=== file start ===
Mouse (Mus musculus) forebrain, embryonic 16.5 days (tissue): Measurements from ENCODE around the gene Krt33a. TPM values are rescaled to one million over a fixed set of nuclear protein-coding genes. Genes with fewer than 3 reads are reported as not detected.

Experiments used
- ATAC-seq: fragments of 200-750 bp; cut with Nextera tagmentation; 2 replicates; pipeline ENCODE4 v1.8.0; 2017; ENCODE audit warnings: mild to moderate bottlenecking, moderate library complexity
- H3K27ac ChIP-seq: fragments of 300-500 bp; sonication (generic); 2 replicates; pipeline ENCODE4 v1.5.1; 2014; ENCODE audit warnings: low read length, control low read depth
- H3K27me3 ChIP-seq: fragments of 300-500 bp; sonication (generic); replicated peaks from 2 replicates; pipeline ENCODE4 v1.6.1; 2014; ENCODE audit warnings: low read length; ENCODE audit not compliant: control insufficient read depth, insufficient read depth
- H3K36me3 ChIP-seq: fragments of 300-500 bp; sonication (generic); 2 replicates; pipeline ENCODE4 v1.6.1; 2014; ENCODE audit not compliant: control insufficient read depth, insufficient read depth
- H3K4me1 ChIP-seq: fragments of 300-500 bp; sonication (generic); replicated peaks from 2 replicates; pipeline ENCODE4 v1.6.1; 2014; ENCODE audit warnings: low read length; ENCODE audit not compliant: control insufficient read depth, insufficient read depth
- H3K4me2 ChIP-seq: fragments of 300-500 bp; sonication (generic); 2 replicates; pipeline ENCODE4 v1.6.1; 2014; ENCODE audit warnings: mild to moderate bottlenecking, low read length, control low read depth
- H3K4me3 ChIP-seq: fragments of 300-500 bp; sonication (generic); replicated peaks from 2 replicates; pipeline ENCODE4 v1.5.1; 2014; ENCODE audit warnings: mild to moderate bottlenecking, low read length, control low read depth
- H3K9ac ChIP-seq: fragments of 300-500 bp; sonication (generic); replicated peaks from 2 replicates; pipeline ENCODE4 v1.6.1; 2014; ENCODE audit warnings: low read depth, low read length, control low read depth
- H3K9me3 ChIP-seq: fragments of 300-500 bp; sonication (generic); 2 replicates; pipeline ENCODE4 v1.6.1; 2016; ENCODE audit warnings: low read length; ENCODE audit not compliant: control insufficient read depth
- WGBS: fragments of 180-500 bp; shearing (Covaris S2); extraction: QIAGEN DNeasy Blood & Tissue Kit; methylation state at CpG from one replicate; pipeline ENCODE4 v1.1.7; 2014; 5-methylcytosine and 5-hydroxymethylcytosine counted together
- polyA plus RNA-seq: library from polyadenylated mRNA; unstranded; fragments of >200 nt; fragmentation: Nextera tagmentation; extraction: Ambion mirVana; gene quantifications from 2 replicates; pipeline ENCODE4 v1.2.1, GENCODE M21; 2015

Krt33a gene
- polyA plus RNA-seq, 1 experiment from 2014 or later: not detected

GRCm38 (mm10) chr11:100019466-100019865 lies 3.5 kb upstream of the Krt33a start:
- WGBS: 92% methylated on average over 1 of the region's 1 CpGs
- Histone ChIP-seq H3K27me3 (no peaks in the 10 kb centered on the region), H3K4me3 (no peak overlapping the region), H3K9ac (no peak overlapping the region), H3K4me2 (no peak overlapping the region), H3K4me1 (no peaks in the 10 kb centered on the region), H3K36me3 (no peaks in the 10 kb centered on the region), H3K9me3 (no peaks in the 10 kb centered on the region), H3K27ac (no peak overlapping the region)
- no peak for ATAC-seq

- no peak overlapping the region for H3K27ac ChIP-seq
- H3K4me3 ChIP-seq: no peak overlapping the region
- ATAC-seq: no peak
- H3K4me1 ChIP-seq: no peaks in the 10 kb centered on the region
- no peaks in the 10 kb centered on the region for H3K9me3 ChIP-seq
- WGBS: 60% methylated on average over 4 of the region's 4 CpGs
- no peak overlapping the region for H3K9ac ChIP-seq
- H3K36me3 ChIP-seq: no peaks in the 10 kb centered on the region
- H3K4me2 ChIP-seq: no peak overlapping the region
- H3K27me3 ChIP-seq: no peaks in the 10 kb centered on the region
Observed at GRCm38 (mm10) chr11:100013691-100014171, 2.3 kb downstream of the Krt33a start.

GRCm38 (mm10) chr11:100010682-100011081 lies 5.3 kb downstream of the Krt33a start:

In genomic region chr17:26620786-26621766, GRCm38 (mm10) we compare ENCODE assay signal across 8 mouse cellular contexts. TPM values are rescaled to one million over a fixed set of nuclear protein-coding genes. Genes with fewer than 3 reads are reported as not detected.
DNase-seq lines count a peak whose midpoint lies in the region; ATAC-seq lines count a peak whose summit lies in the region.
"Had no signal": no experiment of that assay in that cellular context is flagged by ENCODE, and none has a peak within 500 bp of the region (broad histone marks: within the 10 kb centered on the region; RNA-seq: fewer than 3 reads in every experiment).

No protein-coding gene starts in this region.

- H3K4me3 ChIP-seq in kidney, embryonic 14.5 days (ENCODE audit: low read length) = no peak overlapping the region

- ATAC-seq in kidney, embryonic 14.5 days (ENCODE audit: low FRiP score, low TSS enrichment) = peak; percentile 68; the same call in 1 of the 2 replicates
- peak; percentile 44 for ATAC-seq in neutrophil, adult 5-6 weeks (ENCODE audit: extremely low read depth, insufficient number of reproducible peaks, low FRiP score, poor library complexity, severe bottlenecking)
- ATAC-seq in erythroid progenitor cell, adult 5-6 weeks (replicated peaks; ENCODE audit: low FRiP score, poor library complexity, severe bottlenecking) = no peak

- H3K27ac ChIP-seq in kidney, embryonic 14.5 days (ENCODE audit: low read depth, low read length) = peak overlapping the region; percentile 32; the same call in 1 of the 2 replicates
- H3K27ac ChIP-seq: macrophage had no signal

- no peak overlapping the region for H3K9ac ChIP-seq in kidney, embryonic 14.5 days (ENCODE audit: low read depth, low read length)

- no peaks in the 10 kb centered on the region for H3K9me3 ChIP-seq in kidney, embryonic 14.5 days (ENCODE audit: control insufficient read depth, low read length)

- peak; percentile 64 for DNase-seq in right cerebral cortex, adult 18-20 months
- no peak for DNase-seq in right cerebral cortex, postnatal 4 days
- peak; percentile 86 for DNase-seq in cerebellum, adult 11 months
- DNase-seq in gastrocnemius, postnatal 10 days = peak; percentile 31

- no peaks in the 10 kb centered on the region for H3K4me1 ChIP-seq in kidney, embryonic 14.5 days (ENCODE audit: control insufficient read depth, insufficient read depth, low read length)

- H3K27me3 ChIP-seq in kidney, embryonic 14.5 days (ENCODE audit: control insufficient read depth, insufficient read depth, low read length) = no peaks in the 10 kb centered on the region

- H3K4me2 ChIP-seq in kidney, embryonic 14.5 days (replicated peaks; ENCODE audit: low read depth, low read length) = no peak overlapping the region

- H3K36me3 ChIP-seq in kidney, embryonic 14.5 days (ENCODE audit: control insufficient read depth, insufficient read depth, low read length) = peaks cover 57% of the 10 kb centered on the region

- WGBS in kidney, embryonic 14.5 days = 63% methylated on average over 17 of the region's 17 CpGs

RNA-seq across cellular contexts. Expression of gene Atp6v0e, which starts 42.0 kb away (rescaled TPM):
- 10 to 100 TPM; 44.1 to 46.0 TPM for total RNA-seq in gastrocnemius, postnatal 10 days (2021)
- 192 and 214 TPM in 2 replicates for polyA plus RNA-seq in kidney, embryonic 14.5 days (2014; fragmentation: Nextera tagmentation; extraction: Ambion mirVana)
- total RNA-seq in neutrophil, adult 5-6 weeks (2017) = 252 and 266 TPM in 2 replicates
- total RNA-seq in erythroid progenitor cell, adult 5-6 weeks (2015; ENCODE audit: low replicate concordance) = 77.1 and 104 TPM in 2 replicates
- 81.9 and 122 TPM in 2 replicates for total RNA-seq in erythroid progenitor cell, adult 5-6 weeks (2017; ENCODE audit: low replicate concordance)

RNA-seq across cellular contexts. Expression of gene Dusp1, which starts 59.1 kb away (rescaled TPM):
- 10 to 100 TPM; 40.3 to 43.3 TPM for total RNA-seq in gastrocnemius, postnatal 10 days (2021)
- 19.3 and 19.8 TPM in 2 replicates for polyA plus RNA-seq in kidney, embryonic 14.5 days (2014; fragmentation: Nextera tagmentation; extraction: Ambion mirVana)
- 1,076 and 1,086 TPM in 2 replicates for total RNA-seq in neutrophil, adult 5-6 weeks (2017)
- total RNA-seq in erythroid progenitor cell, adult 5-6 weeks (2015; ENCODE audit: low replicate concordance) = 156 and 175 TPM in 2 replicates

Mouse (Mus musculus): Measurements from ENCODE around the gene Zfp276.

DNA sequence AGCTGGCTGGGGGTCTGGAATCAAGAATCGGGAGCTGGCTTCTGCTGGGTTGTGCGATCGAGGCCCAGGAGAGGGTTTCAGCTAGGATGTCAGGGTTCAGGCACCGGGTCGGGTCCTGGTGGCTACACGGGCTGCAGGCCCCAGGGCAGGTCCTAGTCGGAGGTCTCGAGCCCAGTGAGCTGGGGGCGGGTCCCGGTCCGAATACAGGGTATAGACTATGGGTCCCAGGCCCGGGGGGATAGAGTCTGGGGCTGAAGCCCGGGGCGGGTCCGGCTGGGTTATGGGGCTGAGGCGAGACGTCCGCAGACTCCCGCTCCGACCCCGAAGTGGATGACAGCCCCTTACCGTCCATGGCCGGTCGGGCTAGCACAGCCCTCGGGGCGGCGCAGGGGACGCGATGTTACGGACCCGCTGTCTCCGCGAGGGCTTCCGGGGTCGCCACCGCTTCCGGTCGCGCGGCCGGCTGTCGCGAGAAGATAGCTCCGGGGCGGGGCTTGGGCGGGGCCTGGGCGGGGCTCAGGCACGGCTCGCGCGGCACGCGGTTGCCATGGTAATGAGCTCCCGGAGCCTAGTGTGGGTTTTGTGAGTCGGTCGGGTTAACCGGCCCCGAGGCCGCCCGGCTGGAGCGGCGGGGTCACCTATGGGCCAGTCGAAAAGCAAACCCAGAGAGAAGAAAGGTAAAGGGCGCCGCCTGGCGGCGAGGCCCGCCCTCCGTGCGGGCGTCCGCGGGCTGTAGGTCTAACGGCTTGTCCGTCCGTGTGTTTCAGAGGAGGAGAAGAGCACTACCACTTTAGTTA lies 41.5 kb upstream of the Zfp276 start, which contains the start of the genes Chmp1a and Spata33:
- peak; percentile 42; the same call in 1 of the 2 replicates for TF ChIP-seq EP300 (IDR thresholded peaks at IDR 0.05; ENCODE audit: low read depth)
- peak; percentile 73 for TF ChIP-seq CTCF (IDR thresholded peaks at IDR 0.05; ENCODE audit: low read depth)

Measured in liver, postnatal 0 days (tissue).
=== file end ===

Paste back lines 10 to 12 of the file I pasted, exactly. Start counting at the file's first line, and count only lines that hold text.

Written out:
- H3K9ac ChIP-seq: fragments of 300-500 bp; sonication (generic); replicated peaks from 2 replicates; pipeline ENCODE4 v1.6.1; 2014; ENCODE audit warnings: low read depth, low read length, control low read depth
- H3K9me3 ChIP-seq: fragments of 300-500 bp; sonication (generic); 2 replicates; pipeline ENCODE4 v1.6.1; 2016; ENCODE audit warnings: low read length; ENCODE audit not compliant: control insufficient read depth
- WGBS: fragments of 180-500 bp; shearing (Covaris S2); extraction: QIAGEN DNeasy Blood & Tissue Kit; methylation state at CpG from one replicate; pipeline ENCODE4 v1.1.7; 2014; 5-methylcytosine and 5-hydroxymethylcytosine counted together